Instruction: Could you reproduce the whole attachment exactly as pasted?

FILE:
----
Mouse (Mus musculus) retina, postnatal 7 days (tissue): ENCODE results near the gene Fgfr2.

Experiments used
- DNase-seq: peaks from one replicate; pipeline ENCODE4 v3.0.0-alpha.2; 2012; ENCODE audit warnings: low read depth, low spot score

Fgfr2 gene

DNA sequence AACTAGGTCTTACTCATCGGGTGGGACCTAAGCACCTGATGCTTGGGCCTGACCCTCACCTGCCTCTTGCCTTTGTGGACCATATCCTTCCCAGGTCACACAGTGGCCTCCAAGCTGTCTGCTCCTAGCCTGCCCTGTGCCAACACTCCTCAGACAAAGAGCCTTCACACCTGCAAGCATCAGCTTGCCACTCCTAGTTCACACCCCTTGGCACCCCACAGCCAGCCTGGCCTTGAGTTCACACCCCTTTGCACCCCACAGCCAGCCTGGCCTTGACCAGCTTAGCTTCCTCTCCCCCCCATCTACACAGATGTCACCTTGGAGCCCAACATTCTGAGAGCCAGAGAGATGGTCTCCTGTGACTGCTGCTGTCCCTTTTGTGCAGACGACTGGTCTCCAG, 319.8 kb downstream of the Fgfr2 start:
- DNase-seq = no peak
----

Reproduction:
Mouse (Mus musculus) retina, postnatal 7 days (tissue): ENCODE results near the gene Fgfr2.

Experiments used
- DNase-seq: peaks from one replicate; pipeline ENCODE4 v3.0.0-alpha.2; 2012; ENCODE audit warnings: low read depth, low spot score

Fgfr2 gene

DNA sequence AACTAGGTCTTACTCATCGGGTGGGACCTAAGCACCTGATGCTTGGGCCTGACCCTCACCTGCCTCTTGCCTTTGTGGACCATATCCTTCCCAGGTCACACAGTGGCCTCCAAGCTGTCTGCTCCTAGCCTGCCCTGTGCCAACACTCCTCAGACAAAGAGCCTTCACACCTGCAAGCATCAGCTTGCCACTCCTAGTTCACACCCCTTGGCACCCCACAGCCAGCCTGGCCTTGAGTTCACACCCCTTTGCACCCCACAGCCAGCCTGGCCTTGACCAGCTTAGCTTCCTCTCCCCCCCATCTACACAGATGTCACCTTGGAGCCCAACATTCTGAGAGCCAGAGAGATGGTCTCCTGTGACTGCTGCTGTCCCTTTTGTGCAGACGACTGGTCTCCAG, 319.8 kb downstream of the Fgfr2 start:
- DNase-seq = no peak